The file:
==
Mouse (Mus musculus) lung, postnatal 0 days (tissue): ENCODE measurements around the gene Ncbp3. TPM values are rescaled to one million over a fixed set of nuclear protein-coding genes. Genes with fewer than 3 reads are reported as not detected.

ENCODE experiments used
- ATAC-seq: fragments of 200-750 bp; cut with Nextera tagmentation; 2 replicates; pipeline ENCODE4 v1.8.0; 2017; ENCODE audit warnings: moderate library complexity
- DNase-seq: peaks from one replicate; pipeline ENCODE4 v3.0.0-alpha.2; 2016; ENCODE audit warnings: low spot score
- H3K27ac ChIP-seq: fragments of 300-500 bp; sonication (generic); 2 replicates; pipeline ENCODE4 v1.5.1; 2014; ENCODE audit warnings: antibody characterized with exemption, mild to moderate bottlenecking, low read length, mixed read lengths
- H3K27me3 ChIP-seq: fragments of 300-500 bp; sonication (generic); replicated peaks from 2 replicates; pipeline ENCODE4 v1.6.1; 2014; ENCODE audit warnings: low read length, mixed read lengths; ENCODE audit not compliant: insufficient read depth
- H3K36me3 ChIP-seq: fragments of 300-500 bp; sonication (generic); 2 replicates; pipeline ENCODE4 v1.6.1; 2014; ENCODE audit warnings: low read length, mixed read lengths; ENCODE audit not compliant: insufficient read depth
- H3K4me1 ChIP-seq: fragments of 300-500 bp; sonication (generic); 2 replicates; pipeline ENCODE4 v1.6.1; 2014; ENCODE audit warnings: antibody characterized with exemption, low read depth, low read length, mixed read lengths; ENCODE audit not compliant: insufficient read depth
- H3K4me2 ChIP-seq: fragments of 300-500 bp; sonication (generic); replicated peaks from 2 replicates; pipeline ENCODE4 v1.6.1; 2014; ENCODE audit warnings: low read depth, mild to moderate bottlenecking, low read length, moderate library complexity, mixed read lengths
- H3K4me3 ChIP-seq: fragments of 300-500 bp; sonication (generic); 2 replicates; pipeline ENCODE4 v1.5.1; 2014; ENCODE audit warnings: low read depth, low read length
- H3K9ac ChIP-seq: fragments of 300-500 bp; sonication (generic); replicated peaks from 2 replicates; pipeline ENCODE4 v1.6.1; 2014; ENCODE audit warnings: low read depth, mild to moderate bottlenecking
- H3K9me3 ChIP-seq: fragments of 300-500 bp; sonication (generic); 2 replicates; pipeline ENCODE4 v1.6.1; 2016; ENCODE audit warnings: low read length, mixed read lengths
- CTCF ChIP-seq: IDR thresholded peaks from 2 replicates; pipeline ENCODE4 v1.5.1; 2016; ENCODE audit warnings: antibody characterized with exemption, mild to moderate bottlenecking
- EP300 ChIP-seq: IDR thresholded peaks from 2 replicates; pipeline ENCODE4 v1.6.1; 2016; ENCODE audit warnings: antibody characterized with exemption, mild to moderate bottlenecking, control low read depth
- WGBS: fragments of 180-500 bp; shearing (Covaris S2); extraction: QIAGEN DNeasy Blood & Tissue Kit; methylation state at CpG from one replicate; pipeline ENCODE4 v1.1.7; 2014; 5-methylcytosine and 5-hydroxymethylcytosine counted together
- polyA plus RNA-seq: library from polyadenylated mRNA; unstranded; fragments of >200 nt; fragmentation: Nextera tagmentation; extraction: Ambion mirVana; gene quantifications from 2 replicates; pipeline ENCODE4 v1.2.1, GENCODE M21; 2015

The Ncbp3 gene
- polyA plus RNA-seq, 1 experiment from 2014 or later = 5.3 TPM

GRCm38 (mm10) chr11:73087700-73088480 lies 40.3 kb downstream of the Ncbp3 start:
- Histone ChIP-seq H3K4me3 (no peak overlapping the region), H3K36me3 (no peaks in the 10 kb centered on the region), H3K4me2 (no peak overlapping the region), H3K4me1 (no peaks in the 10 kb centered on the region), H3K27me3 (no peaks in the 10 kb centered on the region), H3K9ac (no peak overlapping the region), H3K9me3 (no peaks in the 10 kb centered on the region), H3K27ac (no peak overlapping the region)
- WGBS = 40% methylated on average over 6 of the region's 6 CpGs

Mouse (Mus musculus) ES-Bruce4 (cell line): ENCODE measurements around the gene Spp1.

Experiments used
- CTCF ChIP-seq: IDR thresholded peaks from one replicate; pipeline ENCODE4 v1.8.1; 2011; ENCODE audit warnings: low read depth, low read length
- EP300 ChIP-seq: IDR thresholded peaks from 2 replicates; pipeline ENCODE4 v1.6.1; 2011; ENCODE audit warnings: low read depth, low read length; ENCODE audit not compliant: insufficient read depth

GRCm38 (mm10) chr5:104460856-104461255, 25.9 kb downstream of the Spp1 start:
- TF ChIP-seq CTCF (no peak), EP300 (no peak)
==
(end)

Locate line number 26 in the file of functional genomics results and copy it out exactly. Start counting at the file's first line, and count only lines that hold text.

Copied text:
GRCm38 (mm10) chr5:104460856-104461255, 25.9 kb downstream of the Spp1 start: